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What do you guys think of these?

1307 Views 8 Replies 8 Participants Last post by  xxxxxxxxxxTCRIMSONK
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It's BS in my opinion. Give me $25 and I'll push your bronco for a block, I've got 33 hp in my shoes.
I think it is BS too. The description never REALLY says what it dose.
well i dont know what to make of it but read thre feed backs before buying anything from ebay.. and as for this product if it is wasi think it is FG can hook ya up so i had to :bs raise the flag
Did you notice how at the very first of the ad he feel the need to defend his product to Safe Harbor VeRO? That should tell you something...
ok Thanks guys, I thought it was BS too, but wanted to know if anyone here had already tried it. We'll just trash that idea.
he also doesn't know what he is talking about when he says a supercharger will give you 75 HP
not 100% BS


I did some reading up on these little things. It works for any FI engine. I did a similar mod to my Mustang, just to see what it did, only mine is smarter than this thing.

What he is selling is a 15 cent resistor (probly about 40 ohm) that you wire in place of your IAT (Intake Air Temperature) sensor.

It makes the engine computer think that it's getting colder air than it usually is. Colder air is denser air, which means more O2 per cubic foot. It also means that the engine is cooler, and less likely to have premature detonation. When the computer sees this, it adds more fuel, to keep the gas/o2 ratio the same. It also advances your timeing, because it is not as likely to detonate.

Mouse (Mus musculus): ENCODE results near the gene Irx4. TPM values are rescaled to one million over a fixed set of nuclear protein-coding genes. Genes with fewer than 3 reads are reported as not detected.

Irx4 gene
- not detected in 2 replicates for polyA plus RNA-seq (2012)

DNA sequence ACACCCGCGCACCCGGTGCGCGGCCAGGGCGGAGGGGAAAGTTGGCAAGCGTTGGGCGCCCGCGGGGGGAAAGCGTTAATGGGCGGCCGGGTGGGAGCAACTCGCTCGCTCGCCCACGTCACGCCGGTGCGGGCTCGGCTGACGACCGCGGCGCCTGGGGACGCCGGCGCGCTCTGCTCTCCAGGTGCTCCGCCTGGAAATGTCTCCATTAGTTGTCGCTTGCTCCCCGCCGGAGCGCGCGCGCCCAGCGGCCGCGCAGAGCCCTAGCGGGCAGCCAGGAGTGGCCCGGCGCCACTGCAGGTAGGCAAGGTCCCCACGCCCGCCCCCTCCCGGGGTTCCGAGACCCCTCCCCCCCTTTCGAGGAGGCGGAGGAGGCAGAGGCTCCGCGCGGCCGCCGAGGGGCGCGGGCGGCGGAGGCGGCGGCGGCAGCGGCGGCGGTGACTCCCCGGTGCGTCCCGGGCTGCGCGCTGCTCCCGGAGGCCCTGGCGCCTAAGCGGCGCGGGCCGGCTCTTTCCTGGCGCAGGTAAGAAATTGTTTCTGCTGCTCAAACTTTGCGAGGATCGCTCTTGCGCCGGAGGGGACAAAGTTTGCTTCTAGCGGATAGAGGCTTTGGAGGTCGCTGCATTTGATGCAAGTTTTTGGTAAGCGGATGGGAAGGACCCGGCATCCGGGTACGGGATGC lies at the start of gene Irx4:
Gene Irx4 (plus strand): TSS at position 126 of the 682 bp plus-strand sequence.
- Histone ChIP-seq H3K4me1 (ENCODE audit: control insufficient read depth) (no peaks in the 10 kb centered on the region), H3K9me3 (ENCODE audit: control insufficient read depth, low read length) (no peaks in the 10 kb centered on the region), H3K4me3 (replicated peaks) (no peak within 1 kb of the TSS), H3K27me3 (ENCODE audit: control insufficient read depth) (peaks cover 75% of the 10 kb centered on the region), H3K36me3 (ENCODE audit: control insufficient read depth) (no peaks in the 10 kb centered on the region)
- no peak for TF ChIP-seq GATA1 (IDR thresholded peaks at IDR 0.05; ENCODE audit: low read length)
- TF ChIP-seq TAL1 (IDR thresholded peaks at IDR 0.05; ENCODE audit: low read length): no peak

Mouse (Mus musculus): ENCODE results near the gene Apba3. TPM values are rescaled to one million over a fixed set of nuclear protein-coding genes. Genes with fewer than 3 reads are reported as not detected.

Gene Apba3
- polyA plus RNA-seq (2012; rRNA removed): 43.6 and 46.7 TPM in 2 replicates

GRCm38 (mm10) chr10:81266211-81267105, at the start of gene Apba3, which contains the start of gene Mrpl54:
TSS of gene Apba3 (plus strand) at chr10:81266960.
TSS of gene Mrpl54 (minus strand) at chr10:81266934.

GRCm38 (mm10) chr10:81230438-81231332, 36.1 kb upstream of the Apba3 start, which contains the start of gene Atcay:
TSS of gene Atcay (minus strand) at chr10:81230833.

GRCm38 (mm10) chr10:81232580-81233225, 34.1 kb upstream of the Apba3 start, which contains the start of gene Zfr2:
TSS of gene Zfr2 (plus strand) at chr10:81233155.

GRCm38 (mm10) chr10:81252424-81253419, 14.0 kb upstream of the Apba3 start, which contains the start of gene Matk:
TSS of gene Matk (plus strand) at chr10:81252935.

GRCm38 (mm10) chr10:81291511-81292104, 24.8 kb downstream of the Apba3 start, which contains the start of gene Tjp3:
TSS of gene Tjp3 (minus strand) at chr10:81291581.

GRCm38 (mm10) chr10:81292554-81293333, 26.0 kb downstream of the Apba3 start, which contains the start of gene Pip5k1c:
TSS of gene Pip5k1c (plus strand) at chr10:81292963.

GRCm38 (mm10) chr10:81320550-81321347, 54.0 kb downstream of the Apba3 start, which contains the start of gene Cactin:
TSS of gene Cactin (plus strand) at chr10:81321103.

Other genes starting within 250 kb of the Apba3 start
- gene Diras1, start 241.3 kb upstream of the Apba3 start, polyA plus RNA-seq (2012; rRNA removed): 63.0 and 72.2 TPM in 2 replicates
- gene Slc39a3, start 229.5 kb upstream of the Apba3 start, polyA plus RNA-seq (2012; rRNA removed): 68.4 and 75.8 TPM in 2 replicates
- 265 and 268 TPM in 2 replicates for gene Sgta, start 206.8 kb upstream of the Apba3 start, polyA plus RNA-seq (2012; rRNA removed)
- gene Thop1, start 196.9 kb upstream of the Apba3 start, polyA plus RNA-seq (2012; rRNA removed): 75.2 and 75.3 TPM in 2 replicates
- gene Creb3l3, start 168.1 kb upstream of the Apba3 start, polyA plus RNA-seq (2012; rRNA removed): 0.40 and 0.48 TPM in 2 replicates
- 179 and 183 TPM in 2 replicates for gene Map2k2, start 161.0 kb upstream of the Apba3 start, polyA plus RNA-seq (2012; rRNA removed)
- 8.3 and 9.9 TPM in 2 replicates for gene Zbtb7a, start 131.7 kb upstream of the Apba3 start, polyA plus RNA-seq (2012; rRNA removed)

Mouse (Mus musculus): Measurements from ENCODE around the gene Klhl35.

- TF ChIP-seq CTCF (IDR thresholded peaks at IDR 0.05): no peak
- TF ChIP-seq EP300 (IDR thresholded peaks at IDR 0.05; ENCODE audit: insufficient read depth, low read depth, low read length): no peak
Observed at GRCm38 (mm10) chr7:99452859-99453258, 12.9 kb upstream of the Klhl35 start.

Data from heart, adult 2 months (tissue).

If you put this resistor in on a really hot day, and keep using 87 octaine fuel, then you are really risking detonation, and blowing a headgasket.

In my Mustang, i did something a bit different. I got a Potentiometer (POT, Variable Resistor, big red knob) and put it in my dash. I then ran wires from it, and wired it in SERIES with the IAT Sensor. Now, when I turn the knob all the way to my left, it is not adding any resistance to the circuit. The engine gets a normal reading from my IAT sensor, and everything is normal. But if I need a little extra power (and I do mean very little) then I can turn the knob up a bit. It takes the resistance of the sensor, and adds a bit more resistance, making the computer think that it is colder out than it really is. This can be a dangerous thing, but all I have to do is make sure to not turn up the knob on a really hot day, and I also make sure to use middle or high octaine fuel.

High octaine fuel helps prevent detonation. That's why it is needed on high compression engines, or engines with agressive timeing.

That's my .02, let me know if you have any questions.
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